WPF PasswordBox Control: PasswordChanged

This WPF article uses the PasswordBox control. It uses PasswordChanged and the Password property.

PasswordBox. A PasswordBox obscures characters.

As the user types, each character is replaced with a symbol—by default, a disc. We use the PasswordChanged event handler to detect changes. And we use the Password property to read the value.

Based on:

.NET 4.5

 

 

Example. To begin, we drag a PasswordBox control to the window. It is placed within the Grid. And we specify the PasswordChanged event handler. In PasswordBox_PasswordChanged, we detect all modifications made to the input.

 

And: We then access the Password property on the PasswordBox. This returns a string, one that contains the original characters typed.

Example markup: XAML

<Window x:Class="WpfApplication23.MainWindow"
	xmlns="http://schemas.microsoft.com/winfx/2006/xaml/presentation"
	xmlns:x="http://schemas.microsoft.com/winfx/2006/xaml"
	Title="MainWindow" Height="350" Width="525">
    <Grid>
	<PasswordBox HorizontalAlignment="Left"
		     Margin="10,10,0,0"
		     VerticalAlignment="Top"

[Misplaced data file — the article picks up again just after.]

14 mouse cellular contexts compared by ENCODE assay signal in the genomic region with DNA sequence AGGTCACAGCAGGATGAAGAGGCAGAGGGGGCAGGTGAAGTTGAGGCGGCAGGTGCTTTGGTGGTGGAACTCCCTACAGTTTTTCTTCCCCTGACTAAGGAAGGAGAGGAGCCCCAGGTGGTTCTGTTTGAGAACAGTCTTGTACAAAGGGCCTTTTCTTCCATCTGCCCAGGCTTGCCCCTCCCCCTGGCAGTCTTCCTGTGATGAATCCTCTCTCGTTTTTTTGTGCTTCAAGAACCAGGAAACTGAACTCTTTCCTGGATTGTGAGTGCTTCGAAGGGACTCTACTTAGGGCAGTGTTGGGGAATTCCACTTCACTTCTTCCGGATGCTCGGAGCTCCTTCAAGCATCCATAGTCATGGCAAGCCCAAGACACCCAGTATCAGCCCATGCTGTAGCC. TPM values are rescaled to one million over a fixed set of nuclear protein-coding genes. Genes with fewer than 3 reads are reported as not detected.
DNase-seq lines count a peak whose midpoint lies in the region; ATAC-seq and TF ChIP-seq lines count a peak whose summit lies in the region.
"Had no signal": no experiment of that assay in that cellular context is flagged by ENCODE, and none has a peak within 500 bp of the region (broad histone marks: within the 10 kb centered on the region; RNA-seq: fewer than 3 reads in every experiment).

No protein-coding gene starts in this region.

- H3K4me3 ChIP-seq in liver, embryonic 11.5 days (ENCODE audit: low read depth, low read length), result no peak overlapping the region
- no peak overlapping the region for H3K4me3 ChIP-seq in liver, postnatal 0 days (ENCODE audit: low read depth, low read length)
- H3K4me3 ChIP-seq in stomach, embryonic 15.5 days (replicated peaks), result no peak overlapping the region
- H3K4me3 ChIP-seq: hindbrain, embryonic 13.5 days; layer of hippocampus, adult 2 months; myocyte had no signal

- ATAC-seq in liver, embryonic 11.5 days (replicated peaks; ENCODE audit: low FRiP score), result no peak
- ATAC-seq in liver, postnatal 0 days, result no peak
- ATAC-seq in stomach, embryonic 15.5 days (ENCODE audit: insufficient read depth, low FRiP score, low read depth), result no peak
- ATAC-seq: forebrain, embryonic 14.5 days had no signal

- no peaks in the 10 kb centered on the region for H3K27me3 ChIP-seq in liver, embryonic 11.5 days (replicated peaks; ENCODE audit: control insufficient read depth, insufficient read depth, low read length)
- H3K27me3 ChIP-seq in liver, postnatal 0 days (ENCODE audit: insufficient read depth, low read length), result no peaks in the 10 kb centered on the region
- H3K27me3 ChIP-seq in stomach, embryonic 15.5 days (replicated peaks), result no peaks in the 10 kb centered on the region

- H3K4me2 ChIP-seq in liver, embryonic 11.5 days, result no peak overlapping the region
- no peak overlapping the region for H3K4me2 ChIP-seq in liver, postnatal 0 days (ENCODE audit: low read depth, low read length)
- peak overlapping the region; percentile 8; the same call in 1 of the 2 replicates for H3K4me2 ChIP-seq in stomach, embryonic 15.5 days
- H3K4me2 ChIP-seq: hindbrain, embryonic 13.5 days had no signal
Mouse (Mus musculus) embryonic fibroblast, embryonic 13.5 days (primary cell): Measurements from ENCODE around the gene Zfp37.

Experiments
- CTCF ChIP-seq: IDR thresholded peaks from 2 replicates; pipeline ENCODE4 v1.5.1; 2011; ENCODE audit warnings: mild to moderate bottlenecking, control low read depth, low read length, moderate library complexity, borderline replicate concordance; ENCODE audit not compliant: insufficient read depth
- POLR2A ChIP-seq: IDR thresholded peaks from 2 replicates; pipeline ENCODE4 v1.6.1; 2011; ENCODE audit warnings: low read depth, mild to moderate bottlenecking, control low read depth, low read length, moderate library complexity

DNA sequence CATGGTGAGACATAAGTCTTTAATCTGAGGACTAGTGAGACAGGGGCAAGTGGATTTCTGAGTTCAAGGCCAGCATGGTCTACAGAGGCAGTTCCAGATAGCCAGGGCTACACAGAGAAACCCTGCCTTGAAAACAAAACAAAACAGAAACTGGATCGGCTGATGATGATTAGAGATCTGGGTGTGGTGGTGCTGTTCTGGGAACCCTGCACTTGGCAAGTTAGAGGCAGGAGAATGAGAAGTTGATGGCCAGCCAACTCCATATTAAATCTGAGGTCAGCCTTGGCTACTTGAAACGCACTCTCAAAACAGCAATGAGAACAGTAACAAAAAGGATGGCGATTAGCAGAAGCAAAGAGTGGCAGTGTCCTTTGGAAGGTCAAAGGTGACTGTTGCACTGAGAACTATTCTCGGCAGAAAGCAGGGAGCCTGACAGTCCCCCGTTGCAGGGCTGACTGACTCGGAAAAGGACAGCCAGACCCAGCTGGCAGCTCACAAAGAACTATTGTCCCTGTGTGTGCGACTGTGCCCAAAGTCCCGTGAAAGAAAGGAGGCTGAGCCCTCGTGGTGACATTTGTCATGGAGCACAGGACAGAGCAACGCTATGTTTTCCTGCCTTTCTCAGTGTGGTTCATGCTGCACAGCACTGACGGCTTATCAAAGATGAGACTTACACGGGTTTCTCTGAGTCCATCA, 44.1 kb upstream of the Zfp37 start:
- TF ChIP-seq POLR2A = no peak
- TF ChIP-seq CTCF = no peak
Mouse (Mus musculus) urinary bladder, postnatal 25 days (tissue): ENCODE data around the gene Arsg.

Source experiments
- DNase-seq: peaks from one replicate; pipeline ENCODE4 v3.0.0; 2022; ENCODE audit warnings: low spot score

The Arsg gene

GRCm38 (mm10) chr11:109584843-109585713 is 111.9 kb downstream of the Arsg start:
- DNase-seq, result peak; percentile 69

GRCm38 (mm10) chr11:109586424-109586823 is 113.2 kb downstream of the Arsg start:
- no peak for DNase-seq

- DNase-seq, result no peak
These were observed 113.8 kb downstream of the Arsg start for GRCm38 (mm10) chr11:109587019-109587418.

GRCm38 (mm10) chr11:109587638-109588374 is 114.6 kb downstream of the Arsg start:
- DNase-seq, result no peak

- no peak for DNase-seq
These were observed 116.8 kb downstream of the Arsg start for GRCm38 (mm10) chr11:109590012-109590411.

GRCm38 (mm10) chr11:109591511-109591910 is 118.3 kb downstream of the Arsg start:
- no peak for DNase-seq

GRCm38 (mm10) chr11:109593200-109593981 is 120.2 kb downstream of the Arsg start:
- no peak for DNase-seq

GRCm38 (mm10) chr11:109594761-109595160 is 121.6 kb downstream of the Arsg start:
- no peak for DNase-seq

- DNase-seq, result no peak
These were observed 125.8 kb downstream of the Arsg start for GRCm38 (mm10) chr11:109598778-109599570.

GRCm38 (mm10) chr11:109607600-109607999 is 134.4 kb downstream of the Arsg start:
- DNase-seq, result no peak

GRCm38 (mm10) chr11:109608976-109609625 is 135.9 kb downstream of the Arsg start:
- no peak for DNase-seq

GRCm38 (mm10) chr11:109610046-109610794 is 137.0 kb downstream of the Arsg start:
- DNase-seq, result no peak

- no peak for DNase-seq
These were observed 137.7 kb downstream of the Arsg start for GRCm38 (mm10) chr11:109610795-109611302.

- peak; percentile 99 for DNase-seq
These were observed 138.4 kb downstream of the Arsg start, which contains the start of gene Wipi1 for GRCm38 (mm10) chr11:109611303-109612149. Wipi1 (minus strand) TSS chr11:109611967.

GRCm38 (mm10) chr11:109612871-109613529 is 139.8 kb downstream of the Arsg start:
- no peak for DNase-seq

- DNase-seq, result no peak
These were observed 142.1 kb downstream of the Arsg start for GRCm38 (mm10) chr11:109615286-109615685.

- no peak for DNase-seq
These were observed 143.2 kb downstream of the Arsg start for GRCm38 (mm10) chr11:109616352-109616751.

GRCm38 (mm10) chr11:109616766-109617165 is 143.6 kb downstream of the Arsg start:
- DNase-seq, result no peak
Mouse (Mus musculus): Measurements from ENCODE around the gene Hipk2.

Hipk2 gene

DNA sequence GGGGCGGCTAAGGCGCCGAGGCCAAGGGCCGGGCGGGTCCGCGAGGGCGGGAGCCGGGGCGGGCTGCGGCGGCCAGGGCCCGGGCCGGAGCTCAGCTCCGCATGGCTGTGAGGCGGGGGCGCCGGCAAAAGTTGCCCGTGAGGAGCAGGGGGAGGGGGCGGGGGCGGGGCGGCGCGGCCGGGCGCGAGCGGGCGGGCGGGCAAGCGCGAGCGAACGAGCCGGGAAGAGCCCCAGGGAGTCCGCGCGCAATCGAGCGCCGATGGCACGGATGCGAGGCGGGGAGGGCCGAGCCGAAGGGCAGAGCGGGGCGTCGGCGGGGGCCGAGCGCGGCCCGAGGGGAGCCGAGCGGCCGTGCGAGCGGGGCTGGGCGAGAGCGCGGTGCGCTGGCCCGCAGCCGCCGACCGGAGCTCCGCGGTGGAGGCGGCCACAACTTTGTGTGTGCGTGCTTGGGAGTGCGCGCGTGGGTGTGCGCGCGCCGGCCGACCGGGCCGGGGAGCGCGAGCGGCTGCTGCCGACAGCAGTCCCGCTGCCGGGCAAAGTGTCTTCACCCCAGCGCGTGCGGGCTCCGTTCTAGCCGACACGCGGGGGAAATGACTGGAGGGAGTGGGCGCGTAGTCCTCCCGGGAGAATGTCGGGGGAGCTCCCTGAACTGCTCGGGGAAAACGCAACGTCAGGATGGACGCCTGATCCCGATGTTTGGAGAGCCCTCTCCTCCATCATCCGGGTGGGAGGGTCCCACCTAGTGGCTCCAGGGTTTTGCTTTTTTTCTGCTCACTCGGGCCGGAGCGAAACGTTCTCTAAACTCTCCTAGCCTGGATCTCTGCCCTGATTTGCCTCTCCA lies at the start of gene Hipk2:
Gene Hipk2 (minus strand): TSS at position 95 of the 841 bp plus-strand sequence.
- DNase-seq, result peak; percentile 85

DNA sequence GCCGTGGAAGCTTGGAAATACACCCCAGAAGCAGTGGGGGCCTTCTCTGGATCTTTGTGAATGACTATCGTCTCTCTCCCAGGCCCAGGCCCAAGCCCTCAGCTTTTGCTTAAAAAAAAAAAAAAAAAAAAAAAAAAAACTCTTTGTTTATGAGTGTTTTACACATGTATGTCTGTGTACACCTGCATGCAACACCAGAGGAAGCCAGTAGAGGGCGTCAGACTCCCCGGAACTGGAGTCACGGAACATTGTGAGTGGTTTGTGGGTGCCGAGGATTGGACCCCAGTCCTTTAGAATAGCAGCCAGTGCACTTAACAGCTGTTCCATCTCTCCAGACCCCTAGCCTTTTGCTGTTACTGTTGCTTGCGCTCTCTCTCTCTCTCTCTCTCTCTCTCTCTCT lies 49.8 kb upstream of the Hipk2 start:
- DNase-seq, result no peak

Width="100"
		     PasswordChanged="PasswordBox_PasswordChanged"/>
    </Grid>
</Window>

Example code: C#

using System.Windows;
using System.Windows.Controls;

namespace WpfApplication23
{
    /// <summary>
    /// Interaction logic for MainWindow.xaml
    /// </summary>
    public partial class MainWindow : Window
    {
	public MainWindow()
	{
	    InitializeComponent();
	}

	private void PasswordBox_PasswordChanged(object sender, RoutedEventArgs e)
	{
	    // ... Display Password in Title.
	    //     A bad design decision.
	    var box = sender as PasswordBox;
	    this.Title = "Password typed: " + box.Password;
	}
    }
}

PasswordChar. Another property available is PasswordChar. When unspecified, this is left as the default value, a filled-in circle (bullet). You can use any character. But some characters will just be confusing.

So: I suggest leaving the PasswordChar as the default. The disc is a standard on web sites and program interfaces.

 

Discussion. How can you access the Password from a PasswordBox when the user clicks a Button? One way to do this is to assign a member field in the Window class to the value of the Password property in PasswordChanged.

 

And: This would avoid the need to access the PasswordBox when the Button is clicked.

So: Password validation could thus be done without even touching the PasswordBox when the button is clicked.

 

Summary. PasswordBox is not needed in many WPF programs. But in places where required, it helps avoid program development steps. It is simple. We access the Password property and use the PasswordChanged event handler.